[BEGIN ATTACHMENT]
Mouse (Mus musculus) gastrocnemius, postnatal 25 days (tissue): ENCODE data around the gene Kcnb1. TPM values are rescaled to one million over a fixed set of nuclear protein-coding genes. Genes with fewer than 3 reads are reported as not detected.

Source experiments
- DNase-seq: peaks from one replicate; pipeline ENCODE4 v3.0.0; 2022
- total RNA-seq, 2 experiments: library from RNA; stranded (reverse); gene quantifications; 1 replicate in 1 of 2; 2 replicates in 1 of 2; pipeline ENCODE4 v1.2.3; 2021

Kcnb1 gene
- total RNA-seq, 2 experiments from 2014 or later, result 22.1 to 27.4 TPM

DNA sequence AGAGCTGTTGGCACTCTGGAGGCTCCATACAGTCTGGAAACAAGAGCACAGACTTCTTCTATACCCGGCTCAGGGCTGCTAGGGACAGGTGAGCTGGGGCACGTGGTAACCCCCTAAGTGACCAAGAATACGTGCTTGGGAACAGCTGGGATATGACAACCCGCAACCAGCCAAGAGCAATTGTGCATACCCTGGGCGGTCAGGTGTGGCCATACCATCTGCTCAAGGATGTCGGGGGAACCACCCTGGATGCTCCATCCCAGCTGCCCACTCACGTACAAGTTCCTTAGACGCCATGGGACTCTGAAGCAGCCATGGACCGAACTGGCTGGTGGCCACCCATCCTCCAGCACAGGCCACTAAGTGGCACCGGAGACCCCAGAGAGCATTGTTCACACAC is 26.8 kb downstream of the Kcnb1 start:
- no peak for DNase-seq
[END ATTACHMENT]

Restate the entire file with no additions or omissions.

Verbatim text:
Mouse (Mus musculus) gastrocnemius, postnatal 25 days (tissue): ENCODE data around the gene Kcnb1. TPM values are rescaled to one million over a fixed set of nuclear protein-coding genes. Genes with fewer than 3 reads are reported as not detected.

Source experiments
- DNase-seq: peaks from one replicate; pipeline ENCODE4 v3.0.0; 2022
- total RNA-seq, 2 experiments: library from RNA; stranded (reverse); gene quantifications; 1 replicate in 1 of 2; 2 replicates in 1 of 2; pipeline ENCODE4 v1.2.3; 2021

Kcnb1 gene
- total RNA-seq, 2 experiments from 2014 or later, result 22.1 to 27.4 TPM

DNA sequence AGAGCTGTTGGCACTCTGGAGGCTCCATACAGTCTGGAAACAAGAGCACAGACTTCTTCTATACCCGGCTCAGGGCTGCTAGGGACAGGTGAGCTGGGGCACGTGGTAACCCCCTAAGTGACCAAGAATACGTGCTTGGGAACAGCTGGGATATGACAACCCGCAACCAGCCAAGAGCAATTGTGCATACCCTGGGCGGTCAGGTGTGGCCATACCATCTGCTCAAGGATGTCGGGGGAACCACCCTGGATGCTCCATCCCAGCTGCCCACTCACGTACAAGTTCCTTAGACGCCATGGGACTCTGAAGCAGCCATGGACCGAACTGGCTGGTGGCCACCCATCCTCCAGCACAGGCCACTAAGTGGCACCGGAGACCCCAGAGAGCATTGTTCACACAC is 26.8 kb downstream of the Kcnb1 start:
- no peak for DNase-seq